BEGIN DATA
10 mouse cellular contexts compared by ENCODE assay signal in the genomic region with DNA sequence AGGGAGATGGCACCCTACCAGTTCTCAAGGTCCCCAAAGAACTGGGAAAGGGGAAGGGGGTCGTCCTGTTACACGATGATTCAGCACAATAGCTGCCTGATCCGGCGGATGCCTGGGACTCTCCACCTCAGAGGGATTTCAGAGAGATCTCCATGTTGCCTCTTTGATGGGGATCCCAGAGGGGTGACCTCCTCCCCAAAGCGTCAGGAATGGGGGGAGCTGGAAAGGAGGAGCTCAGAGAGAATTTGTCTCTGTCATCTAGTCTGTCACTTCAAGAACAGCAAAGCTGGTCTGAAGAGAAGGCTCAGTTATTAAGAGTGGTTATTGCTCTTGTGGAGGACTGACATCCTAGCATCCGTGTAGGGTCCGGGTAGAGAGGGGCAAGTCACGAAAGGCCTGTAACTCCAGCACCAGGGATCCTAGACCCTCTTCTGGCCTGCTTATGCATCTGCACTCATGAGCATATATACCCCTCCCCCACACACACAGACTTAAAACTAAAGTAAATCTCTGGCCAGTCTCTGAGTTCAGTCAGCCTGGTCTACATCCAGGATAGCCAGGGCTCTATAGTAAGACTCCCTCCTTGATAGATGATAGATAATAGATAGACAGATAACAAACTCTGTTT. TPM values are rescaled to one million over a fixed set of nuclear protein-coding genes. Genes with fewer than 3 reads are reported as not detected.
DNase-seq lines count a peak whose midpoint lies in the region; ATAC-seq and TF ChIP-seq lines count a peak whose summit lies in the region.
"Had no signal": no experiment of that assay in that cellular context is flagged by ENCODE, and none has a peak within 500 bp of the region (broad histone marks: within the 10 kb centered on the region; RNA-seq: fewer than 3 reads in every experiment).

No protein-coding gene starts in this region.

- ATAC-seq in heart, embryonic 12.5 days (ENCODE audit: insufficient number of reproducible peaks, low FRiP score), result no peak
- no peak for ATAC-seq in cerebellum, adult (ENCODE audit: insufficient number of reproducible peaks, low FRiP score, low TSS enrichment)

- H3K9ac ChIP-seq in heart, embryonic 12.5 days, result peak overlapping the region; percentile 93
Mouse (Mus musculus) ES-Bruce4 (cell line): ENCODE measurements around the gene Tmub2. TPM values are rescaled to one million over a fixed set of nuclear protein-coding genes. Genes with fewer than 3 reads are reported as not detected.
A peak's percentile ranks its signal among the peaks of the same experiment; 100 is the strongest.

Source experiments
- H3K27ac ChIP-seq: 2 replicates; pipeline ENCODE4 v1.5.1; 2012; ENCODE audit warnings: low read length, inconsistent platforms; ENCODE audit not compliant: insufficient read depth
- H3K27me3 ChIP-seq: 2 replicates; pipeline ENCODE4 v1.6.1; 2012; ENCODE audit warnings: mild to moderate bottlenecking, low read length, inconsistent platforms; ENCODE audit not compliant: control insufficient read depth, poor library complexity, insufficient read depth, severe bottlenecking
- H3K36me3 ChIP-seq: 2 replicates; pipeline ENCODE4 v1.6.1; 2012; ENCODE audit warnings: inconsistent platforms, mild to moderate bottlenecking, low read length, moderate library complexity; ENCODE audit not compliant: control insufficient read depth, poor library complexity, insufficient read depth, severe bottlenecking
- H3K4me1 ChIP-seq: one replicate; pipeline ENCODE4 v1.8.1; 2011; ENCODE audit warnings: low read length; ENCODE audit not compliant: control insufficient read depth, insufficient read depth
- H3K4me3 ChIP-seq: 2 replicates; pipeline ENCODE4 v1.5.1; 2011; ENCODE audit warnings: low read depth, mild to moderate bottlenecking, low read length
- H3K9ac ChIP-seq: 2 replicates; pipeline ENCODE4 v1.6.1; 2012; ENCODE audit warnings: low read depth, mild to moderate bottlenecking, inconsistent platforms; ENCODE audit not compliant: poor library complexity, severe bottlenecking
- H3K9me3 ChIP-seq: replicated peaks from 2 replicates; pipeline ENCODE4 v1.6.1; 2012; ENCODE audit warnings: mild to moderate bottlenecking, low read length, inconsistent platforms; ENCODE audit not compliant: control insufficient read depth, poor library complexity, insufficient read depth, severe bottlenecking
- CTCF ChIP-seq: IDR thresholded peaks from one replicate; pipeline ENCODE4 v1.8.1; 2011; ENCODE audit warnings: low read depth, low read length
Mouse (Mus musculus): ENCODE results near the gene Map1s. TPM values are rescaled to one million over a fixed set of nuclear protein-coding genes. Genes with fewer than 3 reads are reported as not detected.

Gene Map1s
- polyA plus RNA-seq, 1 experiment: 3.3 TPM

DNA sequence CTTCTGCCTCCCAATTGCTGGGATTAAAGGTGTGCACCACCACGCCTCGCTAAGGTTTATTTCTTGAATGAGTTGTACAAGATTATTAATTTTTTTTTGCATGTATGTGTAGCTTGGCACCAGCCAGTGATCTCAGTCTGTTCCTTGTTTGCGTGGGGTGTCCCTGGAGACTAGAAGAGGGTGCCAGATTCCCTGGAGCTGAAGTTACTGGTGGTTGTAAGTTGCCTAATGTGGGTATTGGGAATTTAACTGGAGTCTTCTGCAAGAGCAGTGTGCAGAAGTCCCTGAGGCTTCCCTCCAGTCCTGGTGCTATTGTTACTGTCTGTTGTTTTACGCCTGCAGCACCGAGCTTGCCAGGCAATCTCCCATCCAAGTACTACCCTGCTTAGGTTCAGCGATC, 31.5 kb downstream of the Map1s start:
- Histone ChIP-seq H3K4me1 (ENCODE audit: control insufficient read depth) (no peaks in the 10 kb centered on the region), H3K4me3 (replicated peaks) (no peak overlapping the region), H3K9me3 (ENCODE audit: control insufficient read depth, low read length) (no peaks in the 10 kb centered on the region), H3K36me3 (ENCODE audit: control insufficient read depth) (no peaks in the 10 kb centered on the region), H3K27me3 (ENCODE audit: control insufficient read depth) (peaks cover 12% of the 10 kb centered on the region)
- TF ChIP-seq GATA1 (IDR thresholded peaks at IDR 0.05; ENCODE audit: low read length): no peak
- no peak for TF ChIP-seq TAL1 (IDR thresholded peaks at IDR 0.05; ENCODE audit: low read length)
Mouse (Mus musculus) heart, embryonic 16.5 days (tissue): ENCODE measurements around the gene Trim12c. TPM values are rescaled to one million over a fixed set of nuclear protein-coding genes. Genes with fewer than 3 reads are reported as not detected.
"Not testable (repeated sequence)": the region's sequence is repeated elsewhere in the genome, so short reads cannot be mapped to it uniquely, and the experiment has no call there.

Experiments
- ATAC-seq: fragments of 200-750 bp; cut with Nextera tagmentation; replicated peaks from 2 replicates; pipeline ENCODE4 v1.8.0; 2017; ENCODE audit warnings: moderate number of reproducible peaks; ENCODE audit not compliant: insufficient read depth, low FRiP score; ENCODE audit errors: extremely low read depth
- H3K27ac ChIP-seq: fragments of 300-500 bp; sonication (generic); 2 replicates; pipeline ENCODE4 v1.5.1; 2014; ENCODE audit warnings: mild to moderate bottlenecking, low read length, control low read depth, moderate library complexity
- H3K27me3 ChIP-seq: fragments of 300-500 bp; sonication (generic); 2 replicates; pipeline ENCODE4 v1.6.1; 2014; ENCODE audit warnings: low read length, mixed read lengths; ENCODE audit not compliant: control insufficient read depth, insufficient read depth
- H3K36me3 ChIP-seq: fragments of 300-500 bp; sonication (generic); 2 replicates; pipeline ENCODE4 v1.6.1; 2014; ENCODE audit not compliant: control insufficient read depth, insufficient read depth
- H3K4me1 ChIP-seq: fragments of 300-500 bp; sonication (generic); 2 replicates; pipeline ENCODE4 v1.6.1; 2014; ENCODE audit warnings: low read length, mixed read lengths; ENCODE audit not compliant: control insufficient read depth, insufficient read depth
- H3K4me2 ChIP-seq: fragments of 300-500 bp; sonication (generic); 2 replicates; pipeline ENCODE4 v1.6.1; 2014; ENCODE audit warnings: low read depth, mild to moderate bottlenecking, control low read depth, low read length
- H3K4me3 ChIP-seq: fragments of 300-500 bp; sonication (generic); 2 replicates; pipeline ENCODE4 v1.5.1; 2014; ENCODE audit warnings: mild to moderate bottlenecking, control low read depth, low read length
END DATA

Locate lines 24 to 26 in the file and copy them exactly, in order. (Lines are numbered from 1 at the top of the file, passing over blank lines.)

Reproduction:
- TF ChIP-seq GATA1 (IDR thresholded peaks at IDR 0.05; ENCODE audit: low read length): no peak
- no peak for TF ChIP-seq TAL1 (IDR thresholded peaks at IDR 0.05; ENCODE audit: low read length)
Mouse (Mus musculus) heart, embryonic 16.5 days (tissue): ENCODE measurements around the gene Trim12c. TPM values are rescaled to one million over a fixed set of nuclear protein-coding genes. Genes with fewer than 3 reads are reported as not detected.